EMC Readies ATA Disks for Prime Time


SAN FRANCISCO — The gap between disk and tape storage is about to get erased, EMC's Joe Tucci said Thursday.

The EMC president and CEO touted disk-based recovery, disk replication and back up courtesy of ATA as a way companies can keep up with the influx of data (a la Sarbanes-Oxley) with a limited budget. Tucci said he was confident in predicting information growth of more than 60 percent this year and of at least 70 percent in 2005.

"Ninety percent of recovery will be on disk in three years," Tucci said during his keynote at the Oracle OpenWorld conference here. "Tape is not going away, but ATA disk is helping with the rapid adoption of content-addressed storage."

In Tucci's predictions for the storage industry for 2005, ATA disk ranked second on the list, behind Information Lifecycle Management , a buzzword for tracking information throughout a company's network. Larger capacity disk drives, improvements in iSCSI and the growth of enterprise Grid computing also made the list.

The company executive said he's expecting a range of new drives, from 146GB Fibre Channel for high performance systems to 400GB FC for "fat fibre" drives and even a 500 GB ATA drive is in the works. Tucci noted that his hardware teams will have to build more advanced arrays with more features to help handle the rush of information being stored.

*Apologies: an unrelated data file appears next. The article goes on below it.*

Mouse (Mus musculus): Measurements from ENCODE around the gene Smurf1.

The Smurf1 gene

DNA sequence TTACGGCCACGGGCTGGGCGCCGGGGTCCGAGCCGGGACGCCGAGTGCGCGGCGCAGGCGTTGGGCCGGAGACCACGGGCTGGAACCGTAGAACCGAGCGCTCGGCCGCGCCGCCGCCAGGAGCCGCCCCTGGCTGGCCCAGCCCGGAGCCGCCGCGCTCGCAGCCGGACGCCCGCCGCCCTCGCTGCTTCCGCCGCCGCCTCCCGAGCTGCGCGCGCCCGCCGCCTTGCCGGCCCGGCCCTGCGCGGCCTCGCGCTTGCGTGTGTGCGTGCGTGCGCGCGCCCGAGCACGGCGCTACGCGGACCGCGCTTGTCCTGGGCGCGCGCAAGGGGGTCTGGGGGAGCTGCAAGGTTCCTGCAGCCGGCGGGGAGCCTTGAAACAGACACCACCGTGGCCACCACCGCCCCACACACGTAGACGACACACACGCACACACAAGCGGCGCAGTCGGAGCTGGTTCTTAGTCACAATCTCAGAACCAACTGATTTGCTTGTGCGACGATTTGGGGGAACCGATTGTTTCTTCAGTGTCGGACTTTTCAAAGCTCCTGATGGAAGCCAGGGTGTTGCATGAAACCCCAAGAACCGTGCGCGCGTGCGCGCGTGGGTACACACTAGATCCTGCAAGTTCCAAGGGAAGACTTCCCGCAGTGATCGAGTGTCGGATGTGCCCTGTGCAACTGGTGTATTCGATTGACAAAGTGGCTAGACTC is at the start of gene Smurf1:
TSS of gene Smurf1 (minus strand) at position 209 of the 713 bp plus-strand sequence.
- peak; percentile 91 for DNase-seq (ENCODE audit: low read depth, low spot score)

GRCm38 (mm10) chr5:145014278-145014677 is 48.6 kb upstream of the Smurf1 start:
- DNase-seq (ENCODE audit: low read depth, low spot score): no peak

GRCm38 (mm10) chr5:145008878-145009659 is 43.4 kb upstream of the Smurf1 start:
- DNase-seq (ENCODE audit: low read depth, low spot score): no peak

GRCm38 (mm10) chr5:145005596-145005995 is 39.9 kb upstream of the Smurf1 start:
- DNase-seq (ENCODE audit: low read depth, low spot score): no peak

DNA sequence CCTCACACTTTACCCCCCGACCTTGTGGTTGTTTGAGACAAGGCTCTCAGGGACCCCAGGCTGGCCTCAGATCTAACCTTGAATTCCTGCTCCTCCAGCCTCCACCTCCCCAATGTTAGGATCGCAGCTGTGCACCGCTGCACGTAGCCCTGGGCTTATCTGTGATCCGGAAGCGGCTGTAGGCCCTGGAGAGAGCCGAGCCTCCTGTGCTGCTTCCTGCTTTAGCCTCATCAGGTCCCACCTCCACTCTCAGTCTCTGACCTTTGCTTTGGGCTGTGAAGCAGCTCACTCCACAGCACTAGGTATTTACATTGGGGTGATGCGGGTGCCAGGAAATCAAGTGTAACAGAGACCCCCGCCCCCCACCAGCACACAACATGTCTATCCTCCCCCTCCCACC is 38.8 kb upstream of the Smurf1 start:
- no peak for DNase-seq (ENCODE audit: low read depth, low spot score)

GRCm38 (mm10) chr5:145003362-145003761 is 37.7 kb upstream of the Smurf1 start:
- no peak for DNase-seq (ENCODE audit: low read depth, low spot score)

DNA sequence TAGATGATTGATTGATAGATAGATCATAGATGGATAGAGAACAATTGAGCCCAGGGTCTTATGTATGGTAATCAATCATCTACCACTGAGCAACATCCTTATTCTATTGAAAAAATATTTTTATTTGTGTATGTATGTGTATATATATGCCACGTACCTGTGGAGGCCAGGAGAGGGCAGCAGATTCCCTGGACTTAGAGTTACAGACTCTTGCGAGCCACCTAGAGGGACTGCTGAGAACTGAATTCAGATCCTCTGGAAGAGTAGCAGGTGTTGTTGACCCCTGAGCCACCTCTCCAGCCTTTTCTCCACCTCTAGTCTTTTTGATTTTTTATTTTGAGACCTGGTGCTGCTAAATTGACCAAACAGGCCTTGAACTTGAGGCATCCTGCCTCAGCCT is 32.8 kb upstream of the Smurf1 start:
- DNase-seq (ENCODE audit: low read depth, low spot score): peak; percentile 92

Hopkinton, Mass.-based EMC is looking to take advantage of virtualization in both servers and storage devices. Tucci said there would be a lot of "tire kicking" when it came to subdividing the resources of a storage device, with widespread adoption not materializing until 2006. Conversely, the executive anticipates an aggressive ramp-up of server virtualization next year.

VMware is one of those software players that can play to both servers and storage. The EMC subsidiary is expected to announce a technology, service and support partnership with Oracle Monday. A spokesperson with VMware said all Oracle Server Technologies development teams will standardize on VMware virtual infrastructure as their standard Oracle Linux and Windows x86 development, test and support environment.

Part of the strategy with Oracle includes a new EMC Oracle Database 10g Accelerator. The joint services offering allows Oracle and EMC to work in tangent with a customer and outline a database/storage blueprint developed by both companies. Oracle will then re-locate the customer's database onto an EMC Symmetrix, EMC CLARiiON or EMC Celerra networked storage stack using Oracle configuration software. EMC would then follow up with its TimeFinder or SnapView software to replicate the database for testing and accelerated migration to Oracle Database 10g.

Tucci said DBAs are using VMware and Oracle in a series of instant creation and teardown scenarios, testing the developments and workloads to see how they crash and burn, then learning from it.

Tucci noted VMware and Documentum were critical acquisitions to EMC's new directive of "where information lives." The CEO hinted that, while he has a great partnership with Dell, there might be a future in building a combination server-storage device.

Article courtesy of Internet News


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